It’s never too early to begin forming healthy habits to prevent heart disease. In honor of American Heart Month, medical experts discussed how to maintain a healthy lifestyle during a webinar entitled “Empower Your Best Life: Maintaining a Healthy Heart & Lifestyle.”
Schneps Media, the parent company of Long Island Press, hosted the webinar with Cona Elder Law on Feb. 8.
Dr. Hal Skopicki, co-director of the Stony Brook Heart Institute, spoke about developing healthy habits at a young age to remain healthy and live a long life. He compared taking care of yourself early on in life to saving money for retirement.
“If you’re taking care of yourself, you’re putting money in the bank for your future,” he said. “When you’re going through your working years, you take money and you put it into your retirement accounts because you want it to be there for later, so if things aren’t going as well, you have it there. That’s exactly what exercising, eating healthy, and attacking diseases is all about. That health that you’ve built up for all those years, you can tap into in your 50s, 60s, 70s.”
Preventive health and forming healthy habits can effectively stave off heart disease. Skopicki also called exercising “the fountain of youth” and stressed its importance on maintaining health, as well as eating large portions of vegetables.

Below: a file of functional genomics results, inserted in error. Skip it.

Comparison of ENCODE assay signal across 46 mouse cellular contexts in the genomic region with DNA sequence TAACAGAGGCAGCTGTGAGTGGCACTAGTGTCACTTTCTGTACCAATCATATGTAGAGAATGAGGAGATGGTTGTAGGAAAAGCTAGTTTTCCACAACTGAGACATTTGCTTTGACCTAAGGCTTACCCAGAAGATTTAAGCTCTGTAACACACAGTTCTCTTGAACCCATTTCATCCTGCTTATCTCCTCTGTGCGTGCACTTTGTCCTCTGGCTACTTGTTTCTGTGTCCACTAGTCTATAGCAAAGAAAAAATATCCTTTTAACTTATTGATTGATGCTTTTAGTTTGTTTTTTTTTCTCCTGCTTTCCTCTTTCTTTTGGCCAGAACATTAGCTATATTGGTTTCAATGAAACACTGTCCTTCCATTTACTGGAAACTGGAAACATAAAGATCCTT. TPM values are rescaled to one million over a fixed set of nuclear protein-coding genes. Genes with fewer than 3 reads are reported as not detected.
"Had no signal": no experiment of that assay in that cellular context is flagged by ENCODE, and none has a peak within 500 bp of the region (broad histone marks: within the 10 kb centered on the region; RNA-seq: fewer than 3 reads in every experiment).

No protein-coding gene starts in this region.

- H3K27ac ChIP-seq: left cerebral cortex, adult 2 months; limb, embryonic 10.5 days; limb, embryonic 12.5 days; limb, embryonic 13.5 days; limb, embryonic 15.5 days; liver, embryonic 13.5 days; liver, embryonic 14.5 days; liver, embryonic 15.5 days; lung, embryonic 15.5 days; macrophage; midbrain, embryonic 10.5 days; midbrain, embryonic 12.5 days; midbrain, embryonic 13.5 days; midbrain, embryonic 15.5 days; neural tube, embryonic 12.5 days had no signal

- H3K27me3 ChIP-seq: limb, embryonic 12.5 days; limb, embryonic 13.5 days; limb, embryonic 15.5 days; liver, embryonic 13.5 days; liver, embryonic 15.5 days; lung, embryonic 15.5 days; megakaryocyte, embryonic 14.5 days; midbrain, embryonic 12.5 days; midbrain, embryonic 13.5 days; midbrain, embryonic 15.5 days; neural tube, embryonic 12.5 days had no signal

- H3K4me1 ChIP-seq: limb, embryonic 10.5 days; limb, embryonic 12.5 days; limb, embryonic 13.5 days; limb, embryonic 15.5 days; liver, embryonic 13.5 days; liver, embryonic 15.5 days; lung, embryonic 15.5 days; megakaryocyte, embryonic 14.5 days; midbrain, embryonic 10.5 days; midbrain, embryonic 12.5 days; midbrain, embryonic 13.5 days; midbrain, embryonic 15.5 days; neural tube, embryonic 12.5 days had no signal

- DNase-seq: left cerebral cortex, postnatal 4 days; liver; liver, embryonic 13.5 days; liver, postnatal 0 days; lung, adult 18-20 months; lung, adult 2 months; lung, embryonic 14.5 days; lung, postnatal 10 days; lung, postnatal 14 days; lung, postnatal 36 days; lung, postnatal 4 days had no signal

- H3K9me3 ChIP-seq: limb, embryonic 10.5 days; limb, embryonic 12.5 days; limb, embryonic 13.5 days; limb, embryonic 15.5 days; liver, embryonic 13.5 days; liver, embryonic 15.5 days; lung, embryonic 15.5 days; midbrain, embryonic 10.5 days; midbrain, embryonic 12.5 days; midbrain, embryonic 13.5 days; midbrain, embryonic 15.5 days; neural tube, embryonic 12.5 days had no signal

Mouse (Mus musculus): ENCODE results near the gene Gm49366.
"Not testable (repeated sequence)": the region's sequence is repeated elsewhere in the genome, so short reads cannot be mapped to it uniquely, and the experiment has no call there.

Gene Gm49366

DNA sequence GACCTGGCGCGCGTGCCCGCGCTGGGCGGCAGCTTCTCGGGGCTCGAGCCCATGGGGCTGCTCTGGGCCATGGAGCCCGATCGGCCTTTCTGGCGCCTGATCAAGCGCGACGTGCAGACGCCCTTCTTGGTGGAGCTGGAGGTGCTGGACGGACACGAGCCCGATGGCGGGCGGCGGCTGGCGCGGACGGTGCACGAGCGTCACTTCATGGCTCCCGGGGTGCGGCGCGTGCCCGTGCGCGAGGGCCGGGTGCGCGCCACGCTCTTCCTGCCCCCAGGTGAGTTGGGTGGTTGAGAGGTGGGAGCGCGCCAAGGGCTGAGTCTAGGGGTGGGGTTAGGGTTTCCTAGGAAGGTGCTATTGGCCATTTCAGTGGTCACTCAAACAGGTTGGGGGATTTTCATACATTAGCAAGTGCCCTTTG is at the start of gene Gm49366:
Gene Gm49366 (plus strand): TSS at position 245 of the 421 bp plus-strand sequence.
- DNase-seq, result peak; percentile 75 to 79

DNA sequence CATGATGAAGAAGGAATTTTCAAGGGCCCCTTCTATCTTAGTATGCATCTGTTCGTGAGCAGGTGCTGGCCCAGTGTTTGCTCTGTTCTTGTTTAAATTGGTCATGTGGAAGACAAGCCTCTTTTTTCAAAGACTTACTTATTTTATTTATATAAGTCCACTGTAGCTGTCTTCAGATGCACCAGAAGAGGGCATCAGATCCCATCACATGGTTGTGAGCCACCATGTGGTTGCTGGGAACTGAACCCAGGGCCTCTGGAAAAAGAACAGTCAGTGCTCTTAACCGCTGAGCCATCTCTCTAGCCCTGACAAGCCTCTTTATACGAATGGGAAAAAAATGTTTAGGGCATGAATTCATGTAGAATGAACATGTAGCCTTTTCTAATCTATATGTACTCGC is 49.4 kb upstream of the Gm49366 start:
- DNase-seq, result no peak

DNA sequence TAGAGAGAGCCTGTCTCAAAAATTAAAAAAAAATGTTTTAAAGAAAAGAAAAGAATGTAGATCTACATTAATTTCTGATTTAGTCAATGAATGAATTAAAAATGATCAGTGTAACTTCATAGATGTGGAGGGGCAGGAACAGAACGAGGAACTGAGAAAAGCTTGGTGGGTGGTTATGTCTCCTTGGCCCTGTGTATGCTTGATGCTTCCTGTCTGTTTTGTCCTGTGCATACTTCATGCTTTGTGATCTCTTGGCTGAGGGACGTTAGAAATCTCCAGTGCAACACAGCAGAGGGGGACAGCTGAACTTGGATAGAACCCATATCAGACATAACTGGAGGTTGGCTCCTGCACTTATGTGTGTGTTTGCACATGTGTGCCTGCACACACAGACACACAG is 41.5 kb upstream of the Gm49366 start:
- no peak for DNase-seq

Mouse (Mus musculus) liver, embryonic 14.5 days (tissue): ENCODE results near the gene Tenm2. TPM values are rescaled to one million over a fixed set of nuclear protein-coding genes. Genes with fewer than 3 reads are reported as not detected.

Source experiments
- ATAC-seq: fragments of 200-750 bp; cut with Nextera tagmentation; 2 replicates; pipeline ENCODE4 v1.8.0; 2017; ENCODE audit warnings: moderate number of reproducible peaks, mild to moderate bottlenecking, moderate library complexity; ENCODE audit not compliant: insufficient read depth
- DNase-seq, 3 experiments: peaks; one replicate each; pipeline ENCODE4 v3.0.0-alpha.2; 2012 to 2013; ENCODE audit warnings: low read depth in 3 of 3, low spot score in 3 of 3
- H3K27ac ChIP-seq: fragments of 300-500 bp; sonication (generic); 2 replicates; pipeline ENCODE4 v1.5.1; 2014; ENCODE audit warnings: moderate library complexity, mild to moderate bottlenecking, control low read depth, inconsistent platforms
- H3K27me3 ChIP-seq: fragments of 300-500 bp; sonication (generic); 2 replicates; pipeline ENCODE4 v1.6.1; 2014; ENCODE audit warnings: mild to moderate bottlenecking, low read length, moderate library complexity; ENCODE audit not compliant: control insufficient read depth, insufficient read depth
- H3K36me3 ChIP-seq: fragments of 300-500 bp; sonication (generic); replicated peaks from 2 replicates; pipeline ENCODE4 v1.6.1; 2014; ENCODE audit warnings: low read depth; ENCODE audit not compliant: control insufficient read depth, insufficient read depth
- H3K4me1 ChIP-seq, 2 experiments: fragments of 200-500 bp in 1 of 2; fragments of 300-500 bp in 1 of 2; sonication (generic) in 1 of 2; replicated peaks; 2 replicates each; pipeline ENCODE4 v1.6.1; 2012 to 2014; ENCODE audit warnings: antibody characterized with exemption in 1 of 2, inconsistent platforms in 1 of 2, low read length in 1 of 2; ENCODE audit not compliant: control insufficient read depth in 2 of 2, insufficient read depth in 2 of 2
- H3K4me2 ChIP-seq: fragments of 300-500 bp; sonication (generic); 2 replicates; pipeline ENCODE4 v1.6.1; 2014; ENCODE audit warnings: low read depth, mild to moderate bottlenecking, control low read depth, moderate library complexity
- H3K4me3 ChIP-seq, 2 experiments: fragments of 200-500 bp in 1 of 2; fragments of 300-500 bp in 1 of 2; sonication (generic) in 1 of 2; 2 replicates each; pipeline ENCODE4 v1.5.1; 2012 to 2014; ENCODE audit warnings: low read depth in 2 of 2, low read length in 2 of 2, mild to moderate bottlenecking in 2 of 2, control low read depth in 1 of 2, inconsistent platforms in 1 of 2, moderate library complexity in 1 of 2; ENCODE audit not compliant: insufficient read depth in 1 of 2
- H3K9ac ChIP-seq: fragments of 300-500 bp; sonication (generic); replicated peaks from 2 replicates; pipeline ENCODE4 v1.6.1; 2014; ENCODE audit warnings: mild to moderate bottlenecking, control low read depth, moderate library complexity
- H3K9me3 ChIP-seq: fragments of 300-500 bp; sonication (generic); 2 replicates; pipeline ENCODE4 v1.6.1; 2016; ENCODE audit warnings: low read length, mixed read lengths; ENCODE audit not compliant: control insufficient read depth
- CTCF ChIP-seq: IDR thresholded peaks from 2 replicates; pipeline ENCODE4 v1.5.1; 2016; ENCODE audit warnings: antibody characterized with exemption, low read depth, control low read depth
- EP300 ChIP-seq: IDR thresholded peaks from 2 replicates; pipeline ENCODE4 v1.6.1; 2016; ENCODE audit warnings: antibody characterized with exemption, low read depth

In addition, Skopicki gave advice for shedding calories with a list-making system of the foods you enjoy, among other clever tips for staying healthy.
Melissa Negrin-Weiner, a senior partner at Cona Elder Law, added to the conversation by speaking about financial planning for the future that can be done as soon as you turn 18 years old. She spoke about legal documents, such as a living will, to put in place in case of a sudden decline in health.
“It’s where you put your wishes down,” she said. “While you have the capacity to make them and you can make them how you want things to go and what you want to happen if you’re ever in a position where there’s an end-of-life decision to be made, it serves as instruction to your agents, to your family. It takes so much of the burden off because it’s in black and white.”
To watch the replay of this informative discussion about heart health, click here.